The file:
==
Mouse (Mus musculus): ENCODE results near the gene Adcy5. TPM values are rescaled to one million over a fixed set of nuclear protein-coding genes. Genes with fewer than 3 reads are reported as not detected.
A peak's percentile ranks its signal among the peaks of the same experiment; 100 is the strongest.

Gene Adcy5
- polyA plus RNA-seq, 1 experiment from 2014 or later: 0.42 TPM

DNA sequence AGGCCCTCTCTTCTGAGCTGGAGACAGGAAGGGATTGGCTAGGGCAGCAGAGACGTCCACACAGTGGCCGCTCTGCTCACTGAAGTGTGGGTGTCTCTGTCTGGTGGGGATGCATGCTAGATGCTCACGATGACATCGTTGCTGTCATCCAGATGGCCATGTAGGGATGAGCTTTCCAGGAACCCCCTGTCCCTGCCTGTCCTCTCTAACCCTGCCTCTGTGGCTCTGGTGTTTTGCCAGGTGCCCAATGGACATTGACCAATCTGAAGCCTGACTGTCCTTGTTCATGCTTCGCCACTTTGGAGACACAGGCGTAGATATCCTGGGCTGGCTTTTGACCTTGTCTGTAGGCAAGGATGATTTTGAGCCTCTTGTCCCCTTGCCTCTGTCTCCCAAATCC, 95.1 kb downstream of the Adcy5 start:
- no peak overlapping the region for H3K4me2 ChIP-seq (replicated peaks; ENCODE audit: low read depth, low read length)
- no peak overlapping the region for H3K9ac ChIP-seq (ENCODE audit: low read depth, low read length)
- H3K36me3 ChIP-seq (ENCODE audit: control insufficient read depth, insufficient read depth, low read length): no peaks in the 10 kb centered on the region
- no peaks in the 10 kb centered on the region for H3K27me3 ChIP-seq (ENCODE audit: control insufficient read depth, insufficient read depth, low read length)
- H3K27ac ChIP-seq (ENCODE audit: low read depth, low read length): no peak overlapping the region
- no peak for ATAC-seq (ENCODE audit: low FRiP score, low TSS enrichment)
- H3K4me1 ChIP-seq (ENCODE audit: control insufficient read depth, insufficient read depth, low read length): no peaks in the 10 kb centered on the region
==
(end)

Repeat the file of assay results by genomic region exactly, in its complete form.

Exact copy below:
Mouse (Mus musculus): ENCODE results near the gene Adcy5. TPM values are rescaled to one million over a fixed set of nuclear protein-coding genes. Genes with fewer than 3 reads are reported as not detected.
A peak's percentile ranks its signal among the peaks of the same experiment; 100 is the strongest.

Gene Adcy5
- polyA plus RNA-seq, 1 experiment from 2014 or later: 0.42 TPM

DNA sequence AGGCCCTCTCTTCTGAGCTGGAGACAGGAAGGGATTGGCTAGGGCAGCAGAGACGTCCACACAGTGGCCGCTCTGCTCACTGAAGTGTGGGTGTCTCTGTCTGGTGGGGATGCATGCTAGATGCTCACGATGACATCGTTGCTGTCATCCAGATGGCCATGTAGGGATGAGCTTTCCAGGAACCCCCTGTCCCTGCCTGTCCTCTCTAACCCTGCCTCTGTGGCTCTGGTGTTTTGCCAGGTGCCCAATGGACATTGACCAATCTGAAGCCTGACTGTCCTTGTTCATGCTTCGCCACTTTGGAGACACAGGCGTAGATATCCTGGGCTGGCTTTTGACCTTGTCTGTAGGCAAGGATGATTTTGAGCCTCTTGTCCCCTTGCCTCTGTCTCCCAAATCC, 95.1 kb downstream of the Adcy5 start:
- no peak overlapping the region for H3K4me2 ChIP-seq (replicated peaks; ENCODE audit: low read depth, low read length)
- no peak overlapping the region for H3K9ac ChIP-seq (ENCODE audit: low read depth, low read length)
- H3K36me3 ChIP-seq (ENCODE audit: control insufficient read depth, insufficient read depth, low read length): no peaks in the 10 kb centered on the region
- no peaks in the 10 kb centered on the region for H3K27me3 ChIP-seq (ENCODE audit: control insufficient read depth, insufficient read depth, low read length)
- H3K27ac ChIP-seq (ENCODE audit: low read depth, low read length): no peak overlapping the region
- no peak for ATAC-seq (ENCODE audit: low FRiP score, low TSS enrichment)
- H3K4me1 ChIP-seq (ENCODE audit: control insufficient read depth, insufficient read depth, low read length): no peaks in the 10 kb centered on the region